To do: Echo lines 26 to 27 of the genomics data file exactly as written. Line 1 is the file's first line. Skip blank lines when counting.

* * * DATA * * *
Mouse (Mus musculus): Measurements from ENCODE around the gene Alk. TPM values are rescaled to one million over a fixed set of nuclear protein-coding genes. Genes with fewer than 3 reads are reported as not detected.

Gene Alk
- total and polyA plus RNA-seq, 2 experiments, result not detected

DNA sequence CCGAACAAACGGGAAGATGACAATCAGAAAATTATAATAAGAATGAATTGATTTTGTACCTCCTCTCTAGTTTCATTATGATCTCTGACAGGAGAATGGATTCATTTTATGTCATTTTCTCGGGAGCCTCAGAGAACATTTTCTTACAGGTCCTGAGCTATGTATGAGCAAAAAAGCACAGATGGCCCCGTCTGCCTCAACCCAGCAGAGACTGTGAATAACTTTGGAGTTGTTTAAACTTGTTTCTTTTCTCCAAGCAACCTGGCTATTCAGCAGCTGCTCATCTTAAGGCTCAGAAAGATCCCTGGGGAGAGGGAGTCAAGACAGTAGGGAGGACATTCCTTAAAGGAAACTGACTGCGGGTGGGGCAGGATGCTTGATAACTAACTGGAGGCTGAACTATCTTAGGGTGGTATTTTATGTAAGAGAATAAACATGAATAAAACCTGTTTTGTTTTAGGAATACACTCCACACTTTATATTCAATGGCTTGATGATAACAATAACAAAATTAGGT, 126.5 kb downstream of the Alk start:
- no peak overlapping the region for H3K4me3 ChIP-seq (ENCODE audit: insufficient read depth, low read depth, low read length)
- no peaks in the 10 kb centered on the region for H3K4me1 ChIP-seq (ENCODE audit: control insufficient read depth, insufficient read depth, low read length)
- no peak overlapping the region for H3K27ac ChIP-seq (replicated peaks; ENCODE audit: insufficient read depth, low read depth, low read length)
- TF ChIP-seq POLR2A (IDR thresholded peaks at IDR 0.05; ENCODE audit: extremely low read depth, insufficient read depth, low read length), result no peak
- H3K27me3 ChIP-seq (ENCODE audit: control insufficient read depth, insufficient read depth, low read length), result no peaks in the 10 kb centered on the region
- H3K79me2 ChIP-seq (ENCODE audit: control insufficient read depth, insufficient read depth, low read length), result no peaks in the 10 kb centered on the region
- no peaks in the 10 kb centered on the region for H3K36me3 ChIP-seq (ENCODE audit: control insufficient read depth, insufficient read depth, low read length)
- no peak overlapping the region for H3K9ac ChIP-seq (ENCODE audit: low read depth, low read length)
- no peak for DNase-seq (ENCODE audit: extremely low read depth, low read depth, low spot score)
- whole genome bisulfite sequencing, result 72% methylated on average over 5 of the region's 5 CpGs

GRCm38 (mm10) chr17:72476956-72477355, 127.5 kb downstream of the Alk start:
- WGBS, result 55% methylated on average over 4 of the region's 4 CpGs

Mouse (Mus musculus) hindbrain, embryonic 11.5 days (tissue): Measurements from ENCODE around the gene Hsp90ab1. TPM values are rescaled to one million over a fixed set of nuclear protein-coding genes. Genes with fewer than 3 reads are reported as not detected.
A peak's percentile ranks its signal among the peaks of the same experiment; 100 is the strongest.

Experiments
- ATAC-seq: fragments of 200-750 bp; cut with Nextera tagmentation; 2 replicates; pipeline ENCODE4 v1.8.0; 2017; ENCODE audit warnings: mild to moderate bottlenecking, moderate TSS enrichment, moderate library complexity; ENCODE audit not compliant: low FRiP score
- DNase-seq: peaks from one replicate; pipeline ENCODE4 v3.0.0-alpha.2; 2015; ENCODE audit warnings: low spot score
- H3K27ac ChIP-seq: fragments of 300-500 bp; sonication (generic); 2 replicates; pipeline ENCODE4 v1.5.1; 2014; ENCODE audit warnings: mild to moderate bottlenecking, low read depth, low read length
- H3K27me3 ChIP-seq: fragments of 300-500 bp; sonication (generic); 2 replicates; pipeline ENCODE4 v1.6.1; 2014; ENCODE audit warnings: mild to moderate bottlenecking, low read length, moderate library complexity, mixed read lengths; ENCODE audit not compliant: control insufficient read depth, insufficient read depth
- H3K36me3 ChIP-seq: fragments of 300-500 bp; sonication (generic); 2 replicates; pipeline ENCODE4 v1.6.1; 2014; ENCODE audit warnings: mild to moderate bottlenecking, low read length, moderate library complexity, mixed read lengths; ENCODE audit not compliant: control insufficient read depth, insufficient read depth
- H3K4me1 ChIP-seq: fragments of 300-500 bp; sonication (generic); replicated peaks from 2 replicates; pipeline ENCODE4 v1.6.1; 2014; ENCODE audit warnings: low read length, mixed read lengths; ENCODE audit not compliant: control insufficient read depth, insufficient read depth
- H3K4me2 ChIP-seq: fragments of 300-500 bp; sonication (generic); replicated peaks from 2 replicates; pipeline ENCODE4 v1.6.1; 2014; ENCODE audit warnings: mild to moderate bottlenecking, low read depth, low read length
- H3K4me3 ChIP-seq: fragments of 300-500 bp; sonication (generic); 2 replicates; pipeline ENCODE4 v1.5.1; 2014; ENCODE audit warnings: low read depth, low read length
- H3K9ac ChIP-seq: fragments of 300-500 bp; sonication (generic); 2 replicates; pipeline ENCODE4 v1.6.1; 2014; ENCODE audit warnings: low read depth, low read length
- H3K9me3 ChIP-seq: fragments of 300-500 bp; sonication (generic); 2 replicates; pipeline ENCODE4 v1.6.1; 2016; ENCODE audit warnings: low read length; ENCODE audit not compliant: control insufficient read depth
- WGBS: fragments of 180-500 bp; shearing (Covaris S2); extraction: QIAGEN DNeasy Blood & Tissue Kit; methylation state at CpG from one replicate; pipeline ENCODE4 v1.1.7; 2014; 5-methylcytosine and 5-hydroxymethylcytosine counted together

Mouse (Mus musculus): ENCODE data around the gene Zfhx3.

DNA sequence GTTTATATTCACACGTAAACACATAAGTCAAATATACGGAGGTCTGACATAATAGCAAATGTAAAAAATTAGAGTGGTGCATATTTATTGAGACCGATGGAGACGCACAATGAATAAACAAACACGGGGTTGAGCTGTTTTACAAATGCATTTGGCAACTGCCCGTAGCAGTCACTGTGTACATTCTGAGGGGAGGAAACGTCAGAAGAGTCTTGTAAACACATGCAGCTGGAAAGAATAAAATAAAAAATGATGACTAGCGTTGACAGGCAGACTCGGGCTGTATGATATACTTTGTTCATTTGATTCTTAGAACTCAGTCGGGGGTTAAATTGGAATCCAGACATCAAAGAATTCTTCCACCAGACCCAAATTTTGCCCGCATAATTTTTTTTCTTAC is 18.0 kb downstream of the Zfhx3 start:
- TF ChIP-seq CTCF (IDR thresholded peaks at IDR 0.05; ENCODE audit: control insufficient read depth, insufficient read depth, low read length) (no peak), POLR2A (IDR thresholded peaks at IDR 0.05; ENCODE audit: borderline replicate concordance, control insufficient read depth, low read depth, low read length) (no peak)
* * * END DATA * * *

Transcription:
- H3K4me2 ChIP-seq: fragments of 300-500 bp; sonication (generic); replicated peaks from 2 replicates; pipeline ENCODE4 v1.6.1; 2014; ENCODE audit warnings: mild to moderate bottlenecking, low read depth, low read length
- H3K4me3 ChIP-seq: fragments of 300-500 bp; sonication (generic); 2 replicates; pipeline ENCODE4 v1.5.1; 2014; ENCODE audit warnings: low read depth, low read length